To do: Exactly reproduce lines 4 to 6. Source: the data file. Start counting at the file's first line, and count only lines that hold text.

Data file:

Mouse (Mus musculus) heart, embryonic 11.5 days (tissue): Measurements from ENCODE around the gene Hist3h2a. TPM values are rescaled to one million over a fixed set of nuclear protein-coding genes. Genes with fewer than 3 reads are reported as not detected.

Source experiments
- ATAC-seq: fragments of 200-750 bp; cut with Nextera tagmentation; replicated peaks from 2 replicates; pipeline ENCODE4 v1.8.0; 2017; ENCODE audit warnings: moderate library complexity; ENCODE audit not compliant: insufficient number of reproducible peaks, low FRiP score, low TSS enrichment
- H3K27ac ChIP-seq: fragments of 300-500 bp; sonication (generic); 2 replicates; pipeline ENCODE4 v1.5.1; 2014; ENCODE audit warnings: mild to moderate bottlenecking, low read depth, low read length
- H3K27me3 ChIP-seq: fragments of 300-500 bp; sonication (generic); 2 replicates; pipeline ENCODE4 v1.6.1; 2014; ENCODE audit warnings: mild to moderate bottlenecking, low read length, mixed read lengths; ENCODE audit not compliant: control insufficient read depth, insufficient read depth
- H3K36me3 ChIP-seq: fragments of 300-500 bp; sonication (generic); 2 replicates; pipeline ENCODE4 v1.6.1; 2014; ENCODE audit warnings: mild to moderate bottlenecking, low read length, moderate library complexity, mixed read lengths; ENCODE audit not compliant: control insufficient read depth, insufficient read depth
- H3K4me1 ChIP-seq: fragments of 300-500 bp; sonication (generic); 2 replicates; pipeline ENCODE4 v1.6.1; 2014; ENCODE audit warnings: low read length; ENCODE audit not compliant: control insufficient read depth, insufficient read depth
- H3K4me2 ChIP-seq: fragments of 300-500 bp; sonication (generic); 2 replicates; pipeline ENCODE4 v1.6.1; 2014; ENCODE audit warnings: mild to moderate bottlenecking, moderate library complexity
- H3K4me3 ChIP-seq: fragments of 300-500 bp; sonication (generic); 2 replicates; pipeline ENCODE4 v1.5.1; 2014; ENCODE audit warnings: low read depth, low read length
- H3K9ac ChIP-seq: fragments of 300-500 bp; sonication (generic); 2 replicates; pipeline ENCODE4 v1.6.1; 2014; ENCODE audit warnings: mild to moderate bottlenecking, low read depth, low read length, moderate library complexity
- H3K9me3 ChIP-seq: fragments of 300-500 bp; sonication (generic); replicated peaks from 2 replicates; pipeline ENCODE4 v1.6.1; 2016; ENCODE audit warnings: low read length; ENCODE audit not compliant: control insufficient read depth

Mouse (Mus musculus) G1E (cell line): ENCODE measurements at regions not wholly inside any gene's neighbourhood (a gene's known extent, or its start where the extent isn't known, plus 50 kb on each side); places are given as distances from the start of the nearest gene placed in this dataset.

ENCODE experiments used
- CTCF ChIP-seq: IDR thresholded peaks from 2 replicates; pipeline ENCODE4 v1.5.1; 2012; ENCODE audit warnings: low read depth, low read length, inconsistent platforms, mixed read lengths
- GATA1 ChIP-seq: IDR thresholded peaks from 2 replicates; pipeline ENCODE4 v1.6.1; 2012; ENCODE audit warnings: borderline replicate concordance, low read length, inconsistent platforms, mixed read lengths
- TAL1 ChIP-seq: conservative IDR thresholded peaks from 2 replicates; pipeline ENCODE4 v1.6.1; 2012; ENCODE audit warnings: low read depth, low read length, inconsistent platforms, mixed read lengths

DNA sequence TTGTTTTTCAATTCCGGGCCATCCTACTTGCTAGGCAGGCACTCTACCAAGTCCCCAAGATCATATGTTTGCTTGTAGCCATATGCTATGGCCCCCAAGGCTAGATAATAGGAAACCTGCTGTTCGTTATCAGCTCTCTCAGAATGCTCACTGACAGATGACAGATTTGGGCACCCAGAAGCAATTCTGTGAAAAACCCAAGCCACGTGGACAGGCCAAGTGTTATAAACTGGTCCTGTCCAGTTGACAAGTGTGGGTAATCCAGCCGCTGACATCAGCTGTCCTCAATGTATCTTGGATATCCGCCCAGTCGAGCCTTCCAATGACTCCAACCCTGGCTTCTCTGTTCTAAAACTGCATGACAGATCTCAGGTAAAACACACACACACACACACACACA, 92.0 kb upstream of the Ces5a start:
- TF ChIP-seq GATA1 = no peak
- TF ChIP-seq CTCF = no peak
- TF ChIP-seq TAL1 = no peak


- H3K27ac ChIP-seq: fragments of 300-500 bp; sonication (generic); 2 replicates; pipeline ENCODE4 v1.5.1; 2014; ENCODE audit warnings: mild to moderate bottlenecking, low read depth, low read length
- H3K27me3 ChIP-seq: fragments of 300-500 bp; sonication (generic); 2 replicates; pipeline ENCODE4 v1.6.1; 2014; ENCODE audit warnings: mild to moderate bottlenecking, low read length, mixed read lengths; ENCODE audit not compliant: control insufficient read depth, insufficient read depth
- H3K36me3 ChIP-seq: fragments of 300-500 bp; sonication (generic); 2 replicates; pipeline ENCODE4 v1.6.1; 2014; ENCODE audit warnings: mild to moderate bottlenecking, low read length, moderate library complexity, mixed read lengths; ENCODE audit not compliant: control insufficient read depth, insufficient read depth